Laxe to A Coruña

Winds, south-westerly F5-6 (gusting 7)

Atlantic swell 2-3m north-west, wind ‘wind sea’ from the south west

38NM (918NM)

I had a completely rubbish sleep – not exactly preparing myself well for the passage today. Anxiety (the sea, had dreams about tsunamis) coupled with an increase in the swell finding its way into the anchorage, making it a little rolly. I gave up and moved bunks about 04:00, after an hour of tossing and turning.

More obsessive checking of the weather for me, just incase the forecasters had decreased the sea. Nope. But neither had they changed the wind direction from south-westerly – very good. Pete was checking that I wanted to go, and I did, because the winds are so favourable for heading north and east!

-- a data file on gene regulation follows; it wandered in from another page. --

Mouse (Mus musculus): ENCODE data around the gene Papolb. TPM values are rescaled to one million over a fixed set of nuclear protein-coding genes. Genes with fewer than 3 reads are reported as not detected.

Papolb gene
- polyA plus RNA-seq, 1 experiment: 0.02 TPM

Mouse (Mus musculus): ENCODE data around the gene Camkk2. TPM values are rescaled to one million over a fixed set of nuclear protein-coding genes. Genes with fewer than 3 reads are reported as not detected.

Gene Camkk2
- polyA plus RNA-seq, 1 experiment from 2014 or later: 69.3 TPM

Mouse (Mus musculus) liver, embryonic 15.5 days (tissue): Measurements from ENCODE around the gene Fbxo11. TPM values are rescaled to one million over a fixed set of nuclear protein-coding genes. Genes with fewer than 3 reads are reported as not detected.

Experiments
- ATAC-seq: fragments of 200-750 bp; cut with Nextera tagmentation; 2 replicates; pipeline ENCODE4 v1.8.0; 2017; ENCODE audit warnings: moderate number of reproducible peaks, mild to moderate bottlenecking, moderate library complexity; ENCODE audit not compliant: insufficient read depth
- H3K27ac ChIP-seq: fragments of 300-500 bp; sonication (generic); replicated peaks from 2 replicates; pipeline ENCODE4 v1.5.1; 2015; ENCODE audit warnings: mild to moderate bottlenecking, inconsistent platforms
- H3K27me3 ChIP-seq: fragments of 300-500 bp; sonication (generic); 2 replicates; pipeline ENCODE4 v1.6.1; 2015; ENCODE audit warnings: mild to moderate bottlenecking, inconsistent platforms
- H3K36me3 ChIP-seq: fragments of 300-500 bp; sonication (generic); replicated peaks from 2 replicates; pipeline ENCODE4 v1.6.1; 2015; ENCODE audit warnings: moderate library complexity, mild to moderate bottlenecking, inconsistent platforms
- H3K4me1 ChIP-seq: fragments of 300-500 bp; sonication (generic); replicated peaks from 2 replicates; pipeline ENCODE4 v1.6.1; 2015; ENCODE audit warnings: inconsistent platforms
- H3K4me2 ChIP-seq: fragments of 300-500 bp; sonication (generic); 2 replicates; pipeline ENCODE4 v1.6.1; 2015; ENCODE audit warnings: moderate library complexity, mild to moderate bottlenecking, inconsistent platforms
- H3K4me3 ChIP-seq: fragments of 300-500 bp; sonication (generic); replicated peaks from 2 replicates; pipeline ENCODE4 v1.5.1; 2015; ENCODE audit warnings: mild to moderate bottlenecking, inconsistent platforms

We were efficient in preparing Whinchat for the sea, taking care to stow everything, as we were expecting a bit of a bumpy ride, and we didn’t want anything flying around the boat. I even made a pile of sandwiches, so we could just lift them from the fridge and not have to worry about being braced in the galley to make something to eat. We left at 09:30, the anchor coming up without issue, so there was nothing for it but to put to sea. Pete thought that the Yankee might be enough sail to move us through the sea, ‘nothing crazy’. Unfortunately there wasn’t enough wind, consistently, to give us enough speed – for both of us! So, we furled that away and Pete decided that he’d motor out to the edge of the Ria, to see what the wind was doing there. Not really enough to sail on the Yankee, as it was trying to be a F4. Not even much attempt to muster any white ponies. So, we had the joyful task of raising the main in the full swell of the Atlantic. Deep joy! I have to say my heart was in my mouth, hoping that my stomach wasn’t about to join it. I was on the helm, and Pete went to the mast, with the intention of me tailing the halyard. Pl-llease! He’s released the main sheet, so that the reefing lines were slapping me in the face each time the boom swang past (and on a turbulent sea, that’s quite a lot). I was supposed to use one hand to haul, and the other to steady the boat into the wind. I was screaming at Pete, but he kept pulling. Clearly didn’t hear me, as *whack* the warps slapped me again. I felt like I was being punished! I screamed louder, and then he came back, but as I hadn’t explained myself very well (hard when you’re a bit frazzled, and whipped, to be fair to me), he said “Right, back to the harbour!” “What? Noooo!” I said. I said I couldn’t do everything, not nothing (although I declined the option of grinding up the main). So, with both hands on the wheel, and an ability to look up at the wind-vane without fear of being slapped, Pete had the long grind on the winch. He looked a bit hot! With the main up, we turned on our course (north easterly, 340), and let things settle. The wind was being a bit random at one level – not in terms of direction, it was absolutely consistent here – but in terms of its strength. At times about 15knots, then a period of 22knots, then 19knots, then 26knots. The highest gust was 34knots, I think when Pete was helming (the wind had gotten a bit peaky, so he stood Doris down a bit). So, at times it felt like more sail would be beneficial, and at others, you were thinking it was enough. Doris (autopilot) did the helming most of the time, and she was amazing. I had a go at one point, but I couldn’t work it out with the sea moving in two directions behind us, perhaps I could have tried harder. I would like to see a pressure chart because I’d like to understand the wind (I had a theory), and I want to go to Weather School this season – it’s been a “voucher” from Pete for a few years.